With planning for initial segment of track accelerated from just north of Fresno to the Bakersfield vicinity, the importance of station design and station area planning have greatly increased. The California High-Speed Rail Authority (Authority) will soon be finalizing the exact station locations in Fresno, Hanford, and Bakersfield as part of their project-level Environmental Impact Report/Environment Impact Statement that covers the Fresno to Bakersfield section. The potential for economic development in these Central Valley cities will be greatly affected by how well stations are integrated into their downtowns (especially for Fresno and Bakersfield; Hanford will be located just outside of town). The City of Fresno is currently planning station area guidelines for design and development as part of the Fulton Corridor Specific Plan. In Bakersfield, conceptual planning is just getting underway. Given that Fresno will receive a station as part of the initial construction and Bakersfield will not, it is likely that Fresno is the most critical station to focus on at this time. However, the location of the Bakersfield station will be determined shortly, which could also significantly affect how station area planning is done.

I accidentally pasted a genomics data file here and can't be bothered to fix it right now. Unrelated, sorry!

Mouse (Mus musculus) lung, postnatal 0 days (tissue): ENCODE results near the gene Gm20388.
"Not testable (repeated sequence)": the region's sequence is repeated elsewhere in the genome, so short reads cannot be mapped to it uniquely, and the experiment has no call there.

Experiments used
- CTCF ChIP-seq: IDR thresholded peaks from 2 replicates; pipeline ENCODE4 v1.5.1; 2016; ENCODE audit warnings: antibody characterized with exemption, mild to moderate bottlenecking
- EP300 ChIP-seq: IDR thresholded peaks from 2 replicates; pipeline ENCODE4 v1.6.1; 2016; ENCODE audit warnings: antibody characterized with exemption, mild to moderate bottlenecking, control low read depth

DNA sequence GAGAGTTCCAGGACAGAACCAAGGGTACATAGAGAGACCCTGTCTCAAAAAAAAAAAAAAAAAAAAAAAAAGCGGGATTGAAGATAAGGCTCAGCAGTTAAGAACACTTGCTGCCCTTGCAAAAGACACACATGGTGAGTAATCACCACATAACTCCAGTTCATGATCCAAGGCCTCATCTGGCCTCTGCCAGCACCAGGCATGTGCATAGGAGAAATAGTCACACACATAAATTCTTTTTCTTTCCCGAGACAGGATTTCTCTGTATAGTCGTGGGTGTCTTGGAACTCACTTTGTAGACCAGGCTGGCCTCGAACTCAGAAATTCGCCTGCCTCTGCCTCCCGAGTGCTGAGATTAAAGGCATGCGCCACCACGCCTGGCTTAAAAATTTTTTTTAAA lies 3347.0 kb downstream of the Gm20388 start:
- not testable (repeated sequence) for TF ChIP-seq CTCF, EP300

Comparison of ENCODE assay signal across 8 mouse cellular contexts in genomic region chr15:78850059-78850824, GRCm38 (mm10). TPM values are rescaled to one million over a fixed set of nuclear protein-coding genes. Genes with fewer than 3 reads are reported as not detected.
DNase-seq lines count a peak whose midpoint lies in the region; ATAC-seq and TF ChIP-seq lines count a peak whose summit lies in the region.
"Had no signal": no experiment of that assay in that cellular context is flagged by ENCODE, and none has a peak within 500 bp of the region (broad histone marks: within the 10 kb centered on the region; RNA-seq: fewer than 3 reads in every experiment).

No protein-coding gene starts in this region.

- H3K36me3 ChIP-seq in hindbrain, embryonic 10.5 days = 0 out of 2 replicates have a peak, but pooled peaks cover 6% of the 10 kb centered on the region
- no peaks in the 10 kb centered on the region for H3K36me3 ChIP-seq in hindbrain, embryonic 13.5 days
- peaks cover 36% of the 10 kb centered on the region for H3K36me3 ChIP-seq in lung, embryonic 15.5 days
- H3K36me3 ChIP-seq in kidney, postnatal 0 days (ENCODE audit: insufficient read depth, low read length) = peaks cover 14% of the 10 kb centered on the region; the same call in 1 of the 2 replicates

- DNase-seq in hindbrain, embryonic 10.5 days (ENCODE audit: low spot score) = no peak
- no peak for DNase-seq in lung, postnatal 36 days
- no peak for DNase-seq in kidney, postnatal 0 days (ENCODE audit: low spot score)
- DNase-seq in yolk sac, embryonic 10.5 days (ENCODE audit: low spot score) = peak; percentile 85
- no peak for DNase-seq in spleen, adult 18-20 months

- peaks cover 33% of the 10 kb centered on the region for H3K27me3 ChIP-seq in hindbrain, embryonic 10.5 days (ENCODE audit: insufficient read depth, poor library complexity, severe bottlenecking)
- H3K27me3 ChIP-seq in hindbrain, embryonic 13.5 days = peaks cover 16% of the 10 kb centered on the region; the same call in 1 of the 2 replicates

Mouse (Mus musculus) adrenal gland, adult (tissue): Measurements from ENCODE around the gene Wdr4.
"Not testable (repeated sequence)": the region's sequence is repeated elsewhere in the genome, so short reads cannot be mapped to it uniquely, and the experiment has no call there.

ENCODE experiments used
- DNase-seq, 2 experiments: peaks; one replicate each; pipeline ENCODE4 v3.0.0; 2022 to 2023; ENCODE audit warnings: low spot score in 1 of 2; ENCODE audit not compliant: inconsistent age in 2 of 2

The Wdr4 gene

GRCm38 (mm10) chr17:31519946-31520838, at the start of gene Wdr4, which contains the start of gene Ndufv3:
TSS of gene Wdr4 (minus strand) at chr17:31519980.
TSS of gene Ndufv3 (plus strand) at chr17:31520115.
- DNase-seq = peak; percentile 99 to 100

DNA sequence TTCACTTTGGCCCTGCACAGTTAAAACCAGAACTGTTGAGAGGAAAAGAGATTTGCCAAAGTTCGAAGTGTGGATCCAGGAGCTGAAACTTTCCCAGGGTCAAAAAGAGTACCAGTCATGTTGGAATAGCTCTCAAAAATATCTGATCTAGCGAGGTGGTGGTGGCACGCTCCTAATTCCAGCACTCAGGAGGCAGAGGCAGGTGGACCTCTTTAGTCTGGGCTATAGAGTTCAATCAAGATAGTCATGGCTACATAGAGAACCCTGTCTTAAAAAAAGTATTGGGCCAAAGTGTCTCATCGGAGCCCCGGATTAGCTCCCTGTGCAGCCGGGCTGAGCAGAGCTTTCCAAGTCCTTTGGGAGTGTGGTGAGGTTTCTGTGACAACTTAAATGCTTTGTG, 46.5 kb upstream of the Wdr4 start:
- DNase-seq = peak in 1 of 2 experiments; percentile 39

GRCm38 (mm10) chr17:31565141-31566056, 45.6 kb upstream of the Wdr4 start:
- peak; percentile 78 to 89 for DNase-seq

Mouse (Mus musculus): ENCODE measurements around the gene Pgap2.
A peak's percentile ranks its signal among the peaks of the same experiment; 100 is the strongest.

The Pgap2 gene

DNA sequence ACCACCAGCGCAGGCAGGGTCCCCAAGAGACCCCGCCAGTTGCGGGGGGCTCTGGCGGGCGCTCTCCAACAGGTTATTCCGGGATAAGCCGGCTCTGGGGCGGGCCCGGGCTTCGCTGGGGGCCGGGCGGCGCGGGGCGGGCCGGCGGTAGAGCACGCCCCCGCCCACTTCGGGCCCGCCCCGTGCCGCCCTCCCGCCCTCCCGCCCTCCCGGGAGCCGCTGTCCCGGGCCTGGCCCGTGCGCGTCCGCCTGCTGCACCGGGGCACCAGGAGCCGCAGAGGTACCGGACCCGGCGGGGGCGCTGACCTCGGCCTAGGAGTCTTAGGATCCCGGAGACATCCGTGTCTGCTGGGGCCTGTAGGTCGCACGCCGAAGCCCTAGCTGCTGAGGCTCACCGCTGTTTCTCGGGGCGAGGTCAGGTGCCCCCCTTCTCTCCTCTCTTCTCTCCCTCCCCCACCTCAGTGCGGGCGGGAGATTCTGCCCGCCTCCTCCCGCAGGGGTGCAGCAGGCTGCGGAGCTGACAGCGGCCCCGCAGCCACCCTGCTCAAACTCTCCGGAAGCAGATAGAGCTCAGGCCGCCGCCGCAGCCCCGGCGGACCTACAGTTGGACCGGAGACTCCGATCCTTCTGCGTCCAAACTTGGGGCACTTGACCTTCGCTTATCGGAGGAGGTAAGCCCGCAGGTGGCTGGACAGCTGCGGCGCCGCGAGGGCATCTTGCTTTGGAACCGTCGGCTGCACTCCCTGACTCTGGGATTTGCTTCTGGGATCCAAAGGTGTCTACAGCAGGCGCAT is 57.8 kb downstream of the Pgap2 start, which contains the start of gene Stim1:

CA4HSR has great interest in station location and design and other plans for development around stations in the Central Valley. CA4HSR is planning to examine the choices that planners and engineers will be making in the coming weeks and months, and will be developing a set of recommendations shortly.
Big news out of the Peninsula in the Bay Area! The Burlingame Patch is reporting that Authority staff is planning to recommend that the EIR/EIS for the San Francisco to San Jose EIR/EIS be delayed for up to one year. Due to the complex nature of planning the HSR line along the Peninsula, it may be prudent to allow more time to complete the EIR/EIS, especially given that the priority for initial construction is now between Fresno and Bakersfield. However, CA4HSR is concerned about the impact of a full year of delay on the project’s momentum.
The same article also reports that consideration is being given to a two-track HSR/Caltrain corridor rather than the originally envisioned four- track corridor. Under this scenario, Caltrain would share tracks with HSR trains. CA4HSR would need to take a hard look at any such proposal. While such a plan has the potential to reduce both conflict and cost, the correspondent reductions in capacity would need to be seriously considered. It is likely that several hybrid scenarios could be formulated, such as constructing additional four-track sections in less-controversial areas of the Peninsula (currently there are three such sections). CA4HSR will examine any proposals along these lines as they emerge and keep you posted.